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Characterization of ‘QTL-hotspot’ introgression lines reveals physiological mechanisms and candidate genes associated with drought adaptation in chickpea

Barmukh, R., Roorkiwal, M., Dixit, G.P., Bajaj, P., Kholova, J., Smith, M.R., Chitikineni, A., Bharadwaj, C., Sreeman, S.M., Rathore, A., Tripathi, S., Yasin, M., Vijayakumar, A.G., Rao Sagurthi, S., Siddique, K.H.M., Varshney, R.K.ORCID: 0000-0002-4562-9131 and Foyer, C. (2022) Characterization of ‘QTL-hotspot’ introgression lines reveals physiological mechanisms and candidate genes associated with drought adaptation in chickpea. Journal of Experimental Botany . Art. erac348.

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‘QTL-hotspot’ is a genomic region on linkage group 04 (CaLG04) in chickpea (Cicer arietinum) that harbours major-effect quantitative trait loci (QTLs) for multiple drought-adaptive traits, and it therefore represents a promising target for improving drought adaptation. To investigate the mechanisms underpinning the positive effects of ‘QTL-hotspot’ on seed yield under drought, we introgressed this region from the ICC 4958 genotype into five elite chickpea cultivars. The resulting introgression lines (ILs) and their parents were evaluated in multi-location field trials and semi-controlled conditions. The results showed that the ‘QTL-hotspot’ region improved seed yield under rainfed conditions by increasing seed weight, reducing the time to flowering, regulating traits related to canopy growth and early vigour, and enhancing transpiration efficiency. Whole-genome sequencing data analysis of the ILs and parents revealed four genes underlying the ‘QTL-hotspot’ region associated with drought adaptation. We validated diagnostic KASP markers closely linked to these genes using the ILs and their parents for future deployment in chickpea breeding programs. The CaTIFY4b-H2 haplotype of a potential candidate gene CaTIFY4b was identified as the superior haplotype for 100-seed weight. The candidate genes and superior haplotypes identified in this study have the potential to serve as direct targets for genetic manipulation and selection for chickpea improvement.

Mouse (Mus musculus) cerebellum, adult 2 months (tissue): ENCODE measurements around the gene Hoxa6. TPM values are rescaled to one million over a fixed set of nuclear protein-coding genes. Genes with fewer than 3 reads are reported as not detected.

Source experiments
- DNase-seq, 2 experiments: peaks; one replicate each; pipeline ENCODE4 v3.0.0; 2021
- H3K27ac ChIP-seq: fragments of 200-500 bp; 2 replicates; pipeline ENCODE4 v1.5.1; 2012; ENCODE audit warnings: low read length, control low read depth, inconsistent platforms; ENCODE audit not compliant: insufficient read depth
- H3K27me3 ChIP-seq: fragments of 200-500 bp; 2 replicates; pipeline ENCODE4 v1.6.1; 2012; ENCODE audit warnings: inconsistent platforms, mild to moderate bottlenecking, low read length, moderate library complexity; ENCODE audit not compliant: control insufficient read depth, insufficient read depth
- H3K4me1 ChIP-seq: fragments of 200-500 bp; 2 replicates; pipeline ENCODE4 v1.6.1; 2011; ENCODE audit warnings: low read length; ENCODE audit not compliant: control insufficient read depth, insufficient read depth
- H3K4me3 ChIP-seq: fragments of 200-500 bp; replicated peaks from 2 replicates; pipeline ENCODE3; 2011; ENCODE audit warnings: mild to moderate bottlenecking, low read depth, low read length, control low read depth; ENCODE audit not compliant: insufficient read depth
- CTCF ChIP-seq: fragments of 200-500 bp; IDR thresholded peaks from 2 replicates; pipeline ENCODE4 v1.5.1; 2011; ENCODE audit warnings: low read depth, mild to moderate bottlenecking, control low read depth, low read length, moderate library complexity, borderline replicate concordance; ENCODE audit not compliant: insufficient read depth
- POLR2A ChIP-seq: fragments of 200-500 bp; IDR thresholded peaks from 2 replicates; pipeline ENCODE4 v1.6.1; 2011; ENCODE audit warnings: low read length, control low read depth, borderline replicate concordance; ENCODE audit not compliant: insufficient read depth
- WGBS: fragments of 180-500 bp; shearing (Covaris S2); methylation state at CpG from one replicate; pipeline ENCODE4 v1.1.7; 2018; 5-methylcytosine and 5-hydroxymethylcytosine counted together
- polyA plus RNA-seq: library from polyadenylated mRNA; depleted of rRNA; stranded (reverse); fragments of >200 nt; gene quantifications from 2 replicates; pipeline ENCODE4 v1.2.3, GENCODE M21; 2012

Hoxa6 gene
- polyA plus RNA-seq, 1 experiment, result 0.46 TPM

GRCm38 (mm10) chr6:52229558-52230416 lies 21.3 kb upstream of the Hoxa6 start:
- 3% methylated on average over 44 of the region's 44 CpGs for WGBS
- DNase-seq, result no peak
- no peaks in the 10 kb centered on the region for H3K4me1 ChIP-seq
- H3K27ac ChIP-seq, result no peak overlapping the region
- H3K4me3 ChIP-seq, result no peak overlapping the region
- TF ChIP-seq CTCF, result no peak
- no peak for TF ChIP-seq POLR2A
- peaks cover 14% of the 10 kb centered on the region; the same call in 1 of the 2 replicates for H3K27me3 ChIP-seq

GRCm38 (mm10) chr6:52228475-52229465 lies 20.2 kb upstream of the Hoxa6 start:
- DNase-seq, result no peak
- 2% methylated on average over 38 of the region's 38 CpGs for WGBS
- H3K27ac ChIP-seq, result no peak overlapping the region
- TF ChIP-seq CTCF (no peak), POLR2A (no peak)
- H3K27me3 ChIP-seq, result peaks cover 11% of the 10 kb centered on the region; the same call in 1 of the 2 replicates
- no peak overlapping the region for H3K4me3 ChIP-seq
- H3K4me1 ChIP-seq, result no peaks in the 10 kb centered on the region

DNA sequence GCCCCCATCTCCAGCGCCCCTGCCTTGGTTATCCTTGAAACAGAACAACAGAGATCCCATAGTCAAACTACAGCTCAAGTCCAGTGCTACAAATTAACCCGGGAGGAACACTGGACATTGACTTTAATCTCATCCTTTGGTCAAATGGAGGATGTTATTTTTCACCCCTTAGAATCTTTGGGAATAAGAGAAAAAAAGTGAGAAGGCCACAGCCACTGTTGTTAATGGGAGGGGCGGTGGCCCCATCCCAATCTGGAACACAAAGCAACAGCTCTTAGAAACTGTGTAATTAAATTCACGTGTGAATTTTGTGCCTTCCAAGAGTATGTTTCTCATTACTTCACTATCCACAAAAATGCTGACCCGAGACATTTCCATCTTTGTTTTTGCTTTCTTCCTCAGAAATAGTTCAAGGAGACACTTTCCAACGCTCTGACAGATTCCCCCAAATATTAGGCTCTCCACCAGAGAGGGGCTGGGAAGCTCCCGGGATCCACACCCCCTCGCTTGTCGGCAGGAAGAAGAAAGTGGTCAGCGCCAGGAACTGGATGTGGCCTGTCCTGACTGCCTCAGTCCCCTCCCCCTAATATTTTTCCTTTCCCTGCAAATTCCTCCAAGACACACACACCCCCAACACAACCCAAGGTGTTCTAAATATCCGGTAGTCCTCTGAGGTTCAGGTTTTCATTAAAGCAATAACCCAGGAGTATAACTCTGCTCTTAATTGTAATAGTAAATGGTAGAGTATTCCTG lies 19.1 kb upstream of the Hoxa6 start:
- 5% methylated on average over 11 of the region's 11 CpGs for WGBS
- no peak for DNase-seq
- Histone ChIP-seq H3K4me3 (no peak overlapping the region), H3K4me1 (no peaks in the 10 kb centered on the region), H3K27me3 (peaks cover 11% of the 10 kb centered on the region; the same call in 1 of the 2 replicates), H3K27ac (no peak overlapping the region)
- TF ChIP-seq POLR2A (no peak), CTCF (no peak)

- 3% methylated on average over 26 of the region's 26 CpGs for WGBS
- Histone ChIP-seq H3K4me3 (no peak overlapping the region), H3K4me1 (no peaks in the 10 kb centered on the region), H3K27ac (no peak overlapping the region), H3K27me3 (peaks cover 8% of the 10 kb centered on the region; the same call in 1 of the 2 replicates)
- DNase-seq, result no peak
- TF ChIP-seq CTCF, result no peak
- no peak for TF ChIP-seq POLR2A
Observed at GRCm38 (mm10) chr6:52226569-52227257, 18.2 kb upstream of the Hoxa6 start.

Item Type: Journal Article
Murdoch Affiliation(s): Centre for Crop and Food Innovation
State Agricultural Biotechnology Centre
Publisher: Oxford University Press
Copyright: © 2022 The Authors.
United Nations SDGs: Goal 12: Responsible Consumption and Production
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